Australia profile

Newspaper reader in Melbourne, Australia Australia has a lively media scene and is considered to have a relatively free press

Australia's media scene is creatively, technologically and economically advanced. There is a tradition of public broadcasting, but privately-owned TV and radio enjoy the lion's share of listening and viewing.

Ownership of print and broadcast media is highly-concentrated. Four major media groups own 80% of newspaper titles.

The Australian Broadcasting Corporation (ABC) runs national and local public radio and TV. The other main public broadcaster is the Special Broadcasting Service (SBS), whose radio and TV networks broadcast in many languages. Australia Network is an external TV service for the Asia-Pacific region.

Rupert Murdoch Australian Rupert Murdoch heads up News Corporation, one of the world's biggest media conglomerates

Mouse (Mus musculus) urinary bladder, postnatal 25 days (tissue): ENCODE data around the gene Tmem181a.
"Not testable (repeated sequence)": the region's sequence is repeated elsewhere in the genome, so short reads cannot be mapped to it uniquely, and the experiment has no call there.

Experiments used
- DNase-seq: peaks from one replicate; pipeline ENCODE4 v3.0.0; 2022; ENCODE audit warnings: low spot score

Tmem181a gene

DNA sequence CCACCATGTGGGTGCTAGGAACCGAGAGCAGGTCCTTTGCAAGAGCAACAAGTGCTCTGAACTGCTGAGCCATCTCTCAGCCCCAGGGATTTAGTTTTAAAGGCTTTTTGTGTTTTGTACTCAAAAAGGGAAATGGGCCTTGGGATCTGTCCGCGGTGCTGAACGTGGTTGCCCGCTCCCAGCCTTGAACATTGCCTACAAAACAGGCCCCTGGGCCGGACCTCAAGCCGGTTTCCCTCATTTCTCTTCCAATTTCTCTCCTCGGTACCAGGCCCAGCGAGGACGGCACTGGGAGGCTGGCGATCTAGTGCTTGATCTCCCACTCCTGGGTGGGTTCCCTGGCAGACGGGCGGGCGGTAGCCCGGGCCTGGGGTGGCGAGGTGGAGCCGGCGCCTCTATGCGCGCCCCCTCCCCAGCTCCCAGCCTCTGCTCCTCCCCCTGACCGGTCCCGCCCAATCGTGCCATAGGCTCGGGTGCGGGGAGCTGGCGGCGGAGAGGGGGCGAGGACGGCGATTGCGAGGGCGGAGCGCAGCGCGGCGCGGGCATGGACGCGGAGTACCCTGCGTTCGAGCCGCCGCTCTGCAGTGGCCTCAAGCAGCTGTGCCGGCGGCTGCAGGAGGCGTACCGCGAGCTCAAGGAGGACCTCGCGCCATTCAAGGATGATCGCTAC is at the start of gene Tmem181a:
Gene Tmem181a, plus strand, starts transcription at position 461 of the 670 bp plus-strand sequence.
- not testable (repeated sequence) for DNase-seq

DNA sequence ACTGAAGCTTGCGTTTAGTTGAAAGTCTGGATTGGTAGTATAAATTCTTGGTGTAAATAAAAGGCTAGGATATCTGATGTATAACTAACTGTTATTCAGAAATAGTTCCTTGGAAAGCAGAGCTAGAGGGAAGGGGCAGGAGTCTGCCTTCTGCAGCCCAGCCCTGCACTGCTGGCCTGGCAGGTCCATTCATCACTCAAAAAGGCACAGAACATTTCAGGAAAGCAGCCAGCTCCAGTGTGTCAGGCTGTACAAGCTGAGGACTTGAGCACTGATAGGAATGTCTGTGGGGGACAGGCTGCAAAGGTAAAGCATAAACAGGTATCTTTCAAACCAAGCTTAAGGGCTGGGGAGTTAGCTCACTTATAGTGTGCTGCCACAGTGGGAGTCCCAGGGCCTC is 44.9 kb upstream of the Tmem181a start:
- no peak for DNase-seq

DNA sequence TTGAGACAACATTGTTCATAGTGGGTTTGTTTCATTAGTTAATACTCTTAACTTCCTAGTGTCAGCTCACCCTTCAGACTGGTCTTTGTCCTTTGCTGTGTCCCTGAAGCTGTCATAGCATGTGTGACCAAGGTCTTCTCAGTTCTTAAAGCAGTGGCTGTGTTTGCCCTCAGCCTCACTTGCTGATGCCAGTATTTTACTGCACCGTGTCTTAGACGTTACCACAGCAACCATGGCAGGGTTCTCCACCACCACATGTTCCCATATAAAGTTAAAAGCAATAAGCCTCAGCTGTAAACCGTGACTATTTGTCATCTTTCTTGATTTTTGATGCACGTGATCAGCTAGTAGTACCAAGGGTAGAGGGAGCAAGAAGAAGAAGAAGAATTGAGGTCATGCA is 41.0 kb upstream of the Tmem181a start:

National commercial TV is dominated by three large networks. Commercial broadcasters have to carry a minimum percentage of Australian-made programming. Pay-TV services have gained a substantial foothold. Digital TV is available via satellite, cable and terrestrially.

Sport, news, game shows, imported and home-made dramas top the TV ratings in Australia. The industry has successfully exported some of its productions to English-speaking markets overseas.

More than 19.5 million Australians are online (InternetWorldStats, December 2011). Controversial proposed legislation would introduce mandatory filtering of material which does not meet film and literature classification rules.

The press

Television

Radio

  • ABC - public, operates speech-cultural network Radio National, ABC NewsRadio, youth network Triple J, ABC Classic FM and local services
  • Radio Australia - ABC's external service, targeted at Asia-Pacific
  • SBS Radio - public, multilingual

News agency/internet

  • AAP - Australian Associated Press
  • ABC News - public broadcaster's news site

More Asia stories

RSS

Features & Analysis

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